By Gary Walsh
HAVING focused on the commemoration of World War I in the past couple of years, the UK in 2016 will be looking much wider afield, with anniversaries for William Shakespeare, Charlotte Bronte, Roald Dahl, Agatha Christie, landscape gardener Capability Brown, and even London’s famous Blue Plaques.
It is the 400th anniversary of Shakespeare’s death, with a host of activities in Stratford-upon-Avon in 2016 as part of the celebrations of the playwright’s legacy. These include a new immersive theatrical experience at the Royal Shakespeare Company; a reimagining of New Place (Shakespeare’s final home) following a major restoration project, and Shakespeare’s school room, open for the first time at King Edward VI School.
When the aristocrats of the 18th Century were building their mansions, there was just one person they wanted to landscape their gardens – Lancelot ‘Capability’ Brown, whose 300th birth anniversary is celebrated in 2016. Brown got his nickname by assuring the owners that their land had ‘capability’. He then set about creating a landscape that looked natural, but was more perfect than nature could be. He built more than 170 gardens in Britain and most of them can still be seen and enjoyed today as idyllic places to relax, contemplate nature, and picnic – just as Brown planned for the original owners.
The Brontë Society’s contemporary arts programme has recently been awarded a grant to help with celebrations surrounding the 200th anniversary of the birth of Charlotte Brontë, more details of which will be released throughout the year.
Born in London in 1866, Helen Beatrix Potter was best known for her imaginative children’s books such as The Tale of Peter Rabbit. Potter drew inspiration from the magnificent beauty and plentiful wildlife of the Lake District in Cumbria, north-west England, and fans of her enduring tales will be delighted with the World of Beatrix Potter in Bowness-on-Windermere.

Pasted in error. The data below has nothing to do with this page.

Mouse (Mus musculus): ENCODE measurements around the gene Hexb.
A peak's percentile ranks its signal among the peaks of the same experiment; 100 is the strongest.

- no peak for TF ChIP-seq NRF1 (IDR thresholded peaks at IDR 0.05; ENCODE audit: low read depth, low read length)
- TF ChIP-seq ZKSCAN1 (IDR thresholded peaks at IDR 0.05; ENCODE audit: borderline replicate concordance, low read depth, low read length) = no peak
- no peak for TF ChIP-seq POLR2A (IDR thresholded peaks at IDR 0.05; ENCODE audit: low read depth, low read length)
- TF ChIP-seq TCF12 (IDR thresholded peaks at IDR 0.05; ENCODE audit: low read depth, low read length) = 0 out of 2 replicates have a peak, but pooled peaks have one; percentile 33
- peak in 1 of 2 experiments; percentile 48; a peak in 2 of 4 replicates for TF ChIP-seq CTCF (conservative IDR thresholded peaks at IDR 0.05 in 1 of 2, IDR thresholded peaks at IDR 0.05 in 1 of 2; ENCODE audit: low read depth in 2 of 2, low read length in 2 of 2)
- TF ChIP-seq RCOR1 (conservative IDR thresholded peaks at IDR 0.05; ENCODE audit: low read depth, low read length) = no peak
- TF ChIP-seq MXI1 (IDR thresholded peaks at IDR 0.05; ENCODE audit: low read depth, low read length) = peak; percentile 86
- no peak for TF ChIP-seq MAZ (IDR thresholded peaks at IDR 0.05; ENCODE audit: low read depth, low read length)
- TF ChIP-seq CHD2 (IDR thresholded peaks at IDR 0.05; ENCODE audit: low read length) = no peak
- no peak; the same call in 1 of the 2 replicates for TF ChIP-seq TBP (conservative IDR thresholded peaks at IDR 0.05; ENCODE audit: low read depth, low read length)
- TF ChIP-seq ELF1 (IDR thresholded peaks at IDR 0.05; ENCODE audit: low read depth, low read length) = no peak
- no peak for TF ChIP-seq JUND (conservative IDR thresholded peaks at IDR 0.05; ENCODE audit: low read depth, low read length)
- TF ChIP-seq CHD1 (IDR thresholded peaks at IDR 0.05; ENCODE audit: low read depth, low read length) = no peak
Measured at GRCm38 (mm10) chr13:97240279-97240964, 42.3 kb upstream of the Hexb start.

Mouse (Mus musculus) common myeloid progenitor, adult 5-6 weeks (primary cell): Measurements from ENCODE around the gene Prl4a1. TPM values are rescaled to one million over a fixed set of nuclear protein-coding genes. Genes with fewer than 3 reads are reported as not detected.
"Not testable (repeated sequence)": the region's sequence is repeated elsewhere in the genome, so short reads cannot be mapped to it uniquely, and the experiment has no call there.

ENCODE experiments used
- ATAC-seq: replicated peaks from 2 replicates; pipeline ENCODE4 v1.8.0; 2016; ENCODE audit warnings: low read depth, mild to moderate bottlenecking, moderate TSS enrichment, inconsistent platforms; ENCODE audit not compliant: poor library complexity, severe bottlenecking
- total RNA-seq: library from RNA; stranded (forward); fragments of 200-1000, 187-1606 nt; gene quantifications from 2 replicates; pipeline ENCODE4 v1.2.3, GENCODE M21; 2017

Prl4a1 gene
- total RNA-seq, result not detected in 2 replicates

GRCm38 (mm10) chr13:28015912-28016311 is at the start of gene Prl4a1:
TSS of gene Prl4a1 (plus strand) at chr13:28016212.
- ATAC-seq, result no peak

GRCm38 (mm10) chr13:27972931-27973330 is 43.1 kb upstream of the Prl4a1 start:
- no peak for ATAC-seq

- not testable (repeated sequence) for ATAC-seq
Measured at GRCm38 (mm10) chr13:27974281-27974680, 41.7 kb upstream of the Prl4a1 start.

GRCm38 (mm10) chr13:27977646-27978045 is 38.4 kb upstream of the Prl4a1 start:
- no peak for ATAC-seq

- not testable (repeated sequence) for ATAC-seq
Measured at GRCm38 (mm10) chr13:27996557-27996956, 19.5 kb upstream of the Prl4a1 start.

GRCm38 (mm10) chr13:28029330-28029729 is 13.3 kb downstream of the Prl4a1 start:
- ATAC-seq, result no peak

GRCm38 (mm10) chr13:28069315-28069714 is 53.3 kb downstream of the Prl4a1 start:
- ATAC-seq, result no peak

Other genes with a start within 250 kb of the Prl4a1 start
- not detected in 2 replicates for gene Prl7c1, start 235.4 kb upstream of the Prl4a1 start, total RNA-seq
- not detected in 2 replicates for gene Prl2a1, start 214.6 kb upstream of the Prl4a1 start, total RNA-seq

Born on September 13, 1916, Roald Dahl captured the imagination of children around the world with his tales including James and the Giant Peach, Matilda, The Witches, Fantastic Mr Fox, The Twits and The BFG. The film, The BFG, is also coming to the silver screen in 2016 and visitors to Britain can learn more about the author at the Roald Dahl Museum and Story Centre in Buckinghamshire, south-east England, or visit Cardiff and visit the Little Norwegian Church in Cardiff Bay where Roald Dahl was baptised.
Although October 2015 marks the 125th birthday of the world’s most popular crime writer, Agatha Christie, Britain offers many ways to celebrate into 2016, from taking a comprehensive tour of the locations that inspired the Queen of Crime, to even staying in her holiday cottage. The Agatha Christie Tour of Britain takes in an extraordinary breadth of landmarks around Britain associated with the world’s best-selling author. Then find out whodunnit at Greenway House in Devon, her family holiday home.
London’s famous Blue Plaques turn 150 next year. The homes and workplaces of figures as diverse as Jimi Hendrix, Charles Dickens, John Lennon and Oscar Wilde have all been honoured with one of London’s blue plaques. The first was unveiled in 1867 to commemorate Lord Byron at his birthplace, 24 Holles Street, Cavendish Square in London. This house was demolished in 1889 so the earliest blue plaque to survive – also put up in 1867 – commemorates Napoleon III in King Street, St James’s. Since 1986, English Heritage has run the scheme, which now comprises around 880 plaques.
And finally, the Queen will celebrate her 90th birthday next year with 7000 people, 600 horses and 1500 performers at a spectacular equestrian-themed party in Windsor Castle’s Home Park, the centrepiece of a series of national events marking the monarch’s personal milestone.